Around the world, people fly more – but emissions need to decrease. Sweden is trying to find a solution, with fossil free aviation.
By 2050, aviation is to halve its climate emissions compared to 2005, and from 2020 carbon emissions are to be stabilized. That is both very aggressive and not nearly enough. Aggressive, because aviation is growing so quickly and solutions that are available in other transport sectors, such as electrification, are still at least several years off in aviation. Not good enough, since the global United Nations Paris agreement stipulates that the world must reduce climate impacting emissions so that the two degree temperature increase threshold will not be breached, and aviation’s target is in this sense part of the problem, not part of the solution.
In Sweden, as has been repeatedly reported by the 2030-secretariat for a fossil independent transport sector, the new climate legislation stipulates that the transport sector is to reduce its climate impacting emissions by 70 percent between 2010 and 2030. What is less known is that aviation is not formally part of the target – but once it, and the independent secretariat,
were launched, Swedavia raised its hand and insisted on being included in the target. Thus, the national agency responsible for all the major airports of Sweden, launched the target of 100 percent fossil free domestic aviation by 2030. And Swedavia has a track record; the target of fossil free transports on the ground was practically reached already in 2017. Since 2016, Swedavia buys biofuel each year corresponding to the fuel consumed by its employees
on some 10,000 annual flights for business purposes.
But the aviation agency cannot deliver on the targets on its own, it needs policy support. In Sweden, there is currently a heated discussion about whether or not the tax on aviation, introduced on April the 1 st this year, will be helpful towards reaching that target, and the 2030-secretariat is doubtful. “Obviously, aviation must pay for the damage it causes to the
climate and environment, just like any other transport mode, but a tax equal for all planes is not the best way to encourage the airlines to move to more efficient planes and greener fuels”, says Mattias Goldmann of the 2030-secretariat. “For passenger cars, it has long been obvious that an efficient electric car and a gas-guzzling SUV should not have the same tax,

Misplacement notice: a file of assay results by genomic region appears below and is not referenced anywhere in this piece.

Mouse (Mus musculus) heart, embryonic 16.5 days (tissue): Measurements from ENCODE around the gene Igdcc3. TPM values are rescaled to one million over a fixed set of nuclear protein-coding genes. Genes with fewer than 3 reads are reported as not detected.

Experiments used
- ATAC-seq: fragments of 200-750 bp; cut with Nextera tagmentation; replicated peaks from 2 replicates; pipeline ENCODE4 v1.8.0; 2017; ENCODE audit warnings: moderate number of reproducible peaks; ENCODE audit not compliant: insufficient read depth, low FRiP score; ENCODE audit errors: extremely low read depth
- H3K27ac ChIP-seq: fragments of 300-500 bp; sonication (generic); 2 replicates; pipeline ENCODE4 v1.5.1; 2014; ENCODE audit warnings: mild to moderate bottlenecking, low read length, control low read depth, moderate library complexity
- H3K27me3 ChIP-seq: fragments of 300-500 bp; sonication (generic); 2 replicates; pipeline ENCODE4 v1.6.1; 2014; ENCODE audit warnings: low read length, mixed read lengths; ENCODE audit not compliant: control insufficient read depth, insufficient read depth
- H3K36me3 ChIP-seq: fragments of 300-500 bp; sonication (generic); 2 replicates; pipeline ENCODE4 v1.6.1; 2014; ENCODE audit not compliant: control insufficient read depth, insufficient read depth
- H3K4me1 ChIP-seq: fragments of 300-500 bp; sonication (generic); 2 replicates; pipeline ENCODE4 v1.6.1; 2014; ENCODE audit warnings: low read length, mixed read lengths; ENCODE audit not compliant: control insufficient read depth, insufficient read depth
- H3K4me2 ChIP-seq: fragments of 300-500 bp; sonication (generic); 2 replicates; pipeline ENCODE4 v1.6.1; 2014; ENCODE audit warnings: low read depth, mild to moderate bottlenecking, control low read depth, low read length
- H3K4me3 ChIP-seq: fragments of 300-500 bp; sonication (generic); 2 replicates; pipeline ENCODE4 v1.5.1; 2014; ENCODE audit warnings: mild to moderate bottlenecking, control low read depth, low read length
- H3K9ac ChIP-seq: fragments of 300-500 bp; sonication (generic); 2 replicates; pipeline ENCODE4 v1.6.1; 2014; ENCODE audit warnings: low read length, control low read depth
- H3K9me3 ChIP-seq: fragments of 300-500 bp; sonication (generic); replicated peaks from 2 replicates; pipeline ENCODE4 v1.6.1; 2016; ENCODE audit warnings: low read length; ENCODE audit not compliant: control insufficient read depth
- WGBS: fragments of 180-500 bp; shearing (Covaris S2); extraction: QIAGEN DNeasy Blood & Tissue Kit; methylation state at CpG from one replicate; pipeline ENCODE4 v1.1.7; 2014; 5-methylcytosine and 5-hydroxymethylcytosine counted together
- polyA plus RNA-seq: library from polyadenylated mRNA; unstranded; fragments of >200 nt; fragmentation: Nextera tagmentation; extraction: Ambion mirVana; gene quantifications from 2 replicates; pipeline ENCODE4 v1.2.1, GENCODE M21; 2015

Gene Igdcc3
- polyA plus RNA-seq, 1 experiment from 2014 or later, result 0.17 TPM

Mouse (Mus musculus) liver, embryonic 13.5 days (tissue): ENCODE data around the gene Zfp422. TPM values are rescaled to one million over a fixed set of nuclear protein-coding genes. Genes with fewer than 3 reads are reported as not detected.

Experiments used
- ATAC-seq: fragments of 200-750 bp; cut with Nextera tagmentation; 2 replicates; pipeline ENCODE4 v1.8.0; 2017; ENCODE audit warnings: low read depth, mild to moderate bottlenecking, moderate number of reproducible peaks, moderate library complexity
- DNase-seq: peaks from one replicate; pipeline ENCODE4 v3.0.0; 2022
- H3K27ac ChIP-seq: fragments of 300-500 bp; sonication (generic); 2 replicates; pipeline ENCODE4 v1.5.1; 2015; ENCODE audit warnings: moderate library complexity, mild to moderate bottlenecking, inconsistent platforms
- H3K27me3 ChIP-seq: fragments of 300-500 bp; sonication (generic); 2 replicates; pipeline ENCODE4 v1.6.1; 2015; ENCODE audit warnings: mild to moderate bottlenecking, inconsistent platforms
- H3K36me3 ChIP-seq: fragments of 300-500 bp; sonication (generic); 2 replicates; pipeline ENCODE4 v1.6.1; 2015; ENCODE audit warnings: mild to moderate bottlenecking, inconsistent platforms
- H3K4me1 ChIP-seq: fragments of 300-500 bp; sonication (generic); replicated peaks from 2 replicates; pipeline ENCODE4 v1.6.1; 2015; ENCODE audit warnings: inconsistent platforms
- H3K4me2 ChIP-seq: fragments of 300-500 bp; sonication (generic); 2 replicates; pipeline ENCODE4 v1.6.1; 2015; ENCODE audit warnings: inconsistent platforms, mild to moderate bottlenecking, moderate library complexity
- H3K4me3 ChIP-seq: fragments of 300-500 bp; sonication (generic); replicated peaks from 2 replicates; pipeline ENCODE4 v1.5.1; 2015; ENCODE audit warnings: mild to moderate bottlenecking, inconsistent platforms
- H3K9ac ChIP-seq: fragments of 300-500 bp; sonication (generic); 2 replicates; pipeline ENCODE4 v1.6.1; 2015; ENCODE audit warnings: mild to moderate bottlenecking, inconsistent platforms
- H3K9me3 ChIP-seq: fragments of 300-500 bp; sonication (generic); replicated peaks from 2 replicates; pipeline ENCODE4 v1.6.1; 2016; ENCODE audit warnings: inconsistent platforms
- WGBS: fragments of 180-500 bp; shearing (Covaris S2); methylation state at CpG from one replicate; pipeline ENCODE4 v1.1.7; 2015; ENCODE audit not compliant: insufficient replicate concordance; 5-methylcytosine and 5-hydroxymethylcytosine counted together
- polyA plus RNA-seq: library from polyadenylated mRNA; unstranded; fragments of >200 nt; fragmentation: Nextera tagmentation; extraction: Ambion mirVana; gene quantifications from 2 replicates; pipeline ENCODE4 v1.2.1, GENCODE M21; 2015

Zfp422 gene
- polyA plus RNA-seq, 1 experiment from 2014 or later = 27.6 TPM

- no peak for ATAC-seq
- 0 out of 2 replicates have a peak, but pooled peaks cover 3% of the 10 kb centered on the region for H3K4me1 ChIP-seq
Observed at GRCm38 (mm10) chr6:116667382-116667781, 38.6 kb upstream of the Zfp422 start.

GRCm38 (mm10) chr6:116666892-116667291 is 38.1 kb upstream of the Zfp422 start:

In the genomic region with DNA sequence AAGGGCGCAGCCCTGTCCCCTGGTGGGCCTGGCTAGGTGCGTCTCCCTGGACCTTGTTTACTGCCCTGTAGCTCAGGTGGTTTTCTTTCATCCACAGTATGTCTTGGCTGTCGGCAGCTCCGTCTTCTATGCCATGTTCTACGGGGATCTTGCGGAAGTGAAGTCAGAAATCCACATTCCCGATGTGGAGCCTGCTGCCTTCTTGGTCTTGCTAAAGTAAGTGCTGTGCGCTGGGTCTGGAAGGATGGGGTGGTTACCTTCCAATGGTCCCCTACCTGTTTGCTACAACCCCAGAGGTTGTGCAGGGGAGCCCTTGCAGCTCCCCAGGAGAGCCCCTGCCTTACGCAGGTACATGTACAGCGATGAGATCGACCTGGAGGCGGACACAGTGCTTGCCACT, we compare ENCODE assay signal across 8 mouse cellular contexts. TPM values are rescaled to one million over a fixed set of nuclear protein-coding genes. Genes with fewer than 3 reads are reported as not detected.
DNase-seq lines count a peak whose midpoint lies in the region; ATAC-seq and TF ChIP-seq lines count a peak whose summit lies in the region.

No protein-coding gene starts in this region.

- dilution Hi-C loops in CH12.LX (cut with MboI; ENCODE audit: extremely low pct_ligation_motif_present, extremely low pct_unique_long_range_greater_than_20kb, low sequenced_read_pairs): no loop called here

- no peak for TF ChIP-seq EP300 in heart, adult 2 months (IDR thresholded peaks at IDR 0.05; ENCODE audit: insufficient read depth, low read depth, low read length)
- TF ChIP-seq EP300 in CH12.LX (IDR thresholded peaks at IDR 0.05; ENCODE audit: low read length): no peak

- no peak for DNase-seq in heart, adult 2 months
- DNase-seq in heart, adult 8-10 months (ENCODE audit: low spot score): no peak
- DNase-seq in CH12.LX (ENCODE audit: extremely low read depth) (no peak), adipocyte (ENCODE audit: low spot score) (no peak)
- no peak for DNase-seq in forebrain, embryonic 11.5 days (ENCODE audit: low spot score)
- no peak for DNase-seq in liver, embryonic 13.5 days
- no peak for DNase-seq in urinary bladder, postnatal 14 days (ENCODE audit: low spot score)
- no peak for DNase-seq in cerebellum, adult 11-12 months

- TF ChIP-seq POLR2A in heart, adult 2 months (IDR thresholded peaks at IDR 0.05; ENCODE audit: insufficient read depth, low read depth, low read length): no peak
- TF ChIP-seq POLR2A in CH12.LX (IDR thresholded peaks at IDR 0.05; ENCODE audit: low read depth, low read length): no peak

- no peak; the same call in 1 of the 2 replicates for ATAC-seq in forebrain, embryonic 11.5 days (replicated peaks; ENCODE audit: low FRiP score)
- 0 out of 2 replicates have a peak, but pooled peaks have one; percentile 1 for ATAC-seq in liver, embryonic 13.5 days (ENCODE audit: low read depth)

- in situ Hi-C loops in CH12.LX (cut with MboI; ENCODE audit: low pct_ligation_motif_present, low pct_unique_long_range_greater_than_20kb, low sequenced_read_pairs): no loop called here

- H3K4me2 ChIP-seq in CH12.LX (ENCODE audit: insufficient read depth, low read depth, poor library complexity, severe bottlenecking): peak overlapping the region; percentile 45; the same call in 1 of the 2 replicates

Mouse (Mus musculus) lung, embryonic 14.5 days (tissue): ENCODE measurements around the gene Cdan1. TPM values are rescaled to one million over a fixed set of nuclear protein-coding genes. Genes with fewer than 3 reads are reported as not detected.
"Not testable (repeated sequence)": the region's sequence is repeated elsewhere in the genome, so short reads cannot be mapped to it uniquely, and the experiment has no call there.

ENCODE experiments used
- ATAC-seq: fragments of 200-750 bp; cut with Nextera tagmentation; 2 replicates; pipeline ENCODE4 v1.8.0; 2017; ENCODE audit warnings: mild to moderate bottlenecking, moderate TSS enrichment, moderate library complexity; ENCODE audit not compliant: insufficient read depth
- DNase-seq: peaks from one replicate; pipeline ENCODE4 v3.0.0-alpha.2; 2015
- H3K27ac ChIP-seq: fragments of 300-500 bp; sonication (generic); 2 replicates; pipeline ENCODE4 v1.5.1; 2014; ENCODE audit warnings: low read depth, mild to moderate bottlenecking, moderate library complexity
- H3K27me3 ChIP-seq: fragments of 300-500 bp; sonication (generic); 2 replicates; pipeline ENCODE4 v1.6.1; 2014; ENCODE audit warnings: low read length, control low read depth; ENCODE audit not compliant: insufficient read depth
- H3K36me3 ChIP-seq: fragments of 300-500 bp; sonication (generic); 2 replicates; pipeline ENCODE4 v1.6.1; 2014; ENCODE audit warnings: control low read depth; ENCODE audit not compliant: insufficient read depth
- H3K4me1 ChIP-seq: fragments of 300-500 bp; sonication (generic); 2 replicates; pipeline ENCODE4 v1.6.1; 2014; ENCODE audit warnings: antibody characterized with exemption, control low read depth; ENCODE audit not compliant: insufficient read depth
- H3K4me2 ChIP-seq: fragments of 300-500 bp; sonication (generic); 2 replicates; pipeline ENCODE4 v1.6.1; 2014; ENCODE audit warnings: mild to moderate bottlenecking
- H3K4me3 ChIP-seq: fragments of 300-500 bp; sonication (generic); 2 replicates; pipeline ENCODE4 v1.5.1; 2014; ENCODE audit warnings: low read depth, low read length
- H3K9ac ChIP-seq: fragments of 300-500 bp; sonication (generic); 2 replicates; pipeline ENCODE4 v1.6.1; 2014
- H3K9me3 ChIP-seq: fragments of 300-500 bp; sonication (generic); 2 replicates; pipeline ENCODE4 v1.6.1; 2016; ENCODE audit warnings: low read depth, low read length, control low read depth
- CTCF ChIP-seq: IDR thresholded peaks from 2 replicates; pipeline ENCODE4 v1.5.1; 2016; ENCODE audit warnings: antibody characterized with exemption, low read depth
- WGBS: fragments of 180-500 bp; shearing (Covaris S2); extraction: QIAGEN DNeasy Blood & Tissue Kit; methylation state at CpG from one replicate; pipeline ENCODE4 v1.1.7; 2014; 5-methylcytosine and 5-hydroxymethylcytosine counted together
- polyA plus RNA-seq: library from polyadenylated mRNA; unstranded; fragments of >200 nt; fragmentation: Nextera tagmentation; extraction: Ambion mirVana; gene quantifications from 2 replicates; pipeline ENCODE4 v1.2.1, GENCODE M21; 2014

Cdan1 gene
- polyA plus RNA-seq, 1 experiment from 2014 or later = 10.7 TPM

and aviation should be no different,”
However, there is more of a consensus on the next step for greener, more sustainale aviation. Government and opposition agree that sustainable biofuels are part of the equation; continuing with fossil fueled airplanes is clearly not sustainable. Airlines like BRA have started to offer passengers to chip in to ensure that the equivalent of their flights are covered by renewable fuels, using agricultural waste, used cooking oil and other leftover products – and those bonus points collected can now be turned into a more sustainable flight. Across the border in Norway, Swedavia’s equivalent Avinor even predicts that by 2040, domestic aviation will have become electrified; something that was hardly even science fiction just a decade ago.
– Sweden and Norway only accounts for tens of a single percent of global carbon emissions, so the way we can make a difference is by showing the way forward, and it is inspiring to see how many visits from around the world Sweden and Norway are now getting as a result of our tough targets for fossil free aviation, says Mattias Goldmann, himself responsible for a
South African delegation visiting Sweden and the Arlanda airport in conjunction with the UN climate meeting in Durban – just one of many examples of how it may pay off for a small country to be a leader in an area where everyone is about to head in the same direction. Like greening the aviation sector.
CEO of Green and Liberal Think Tank Fores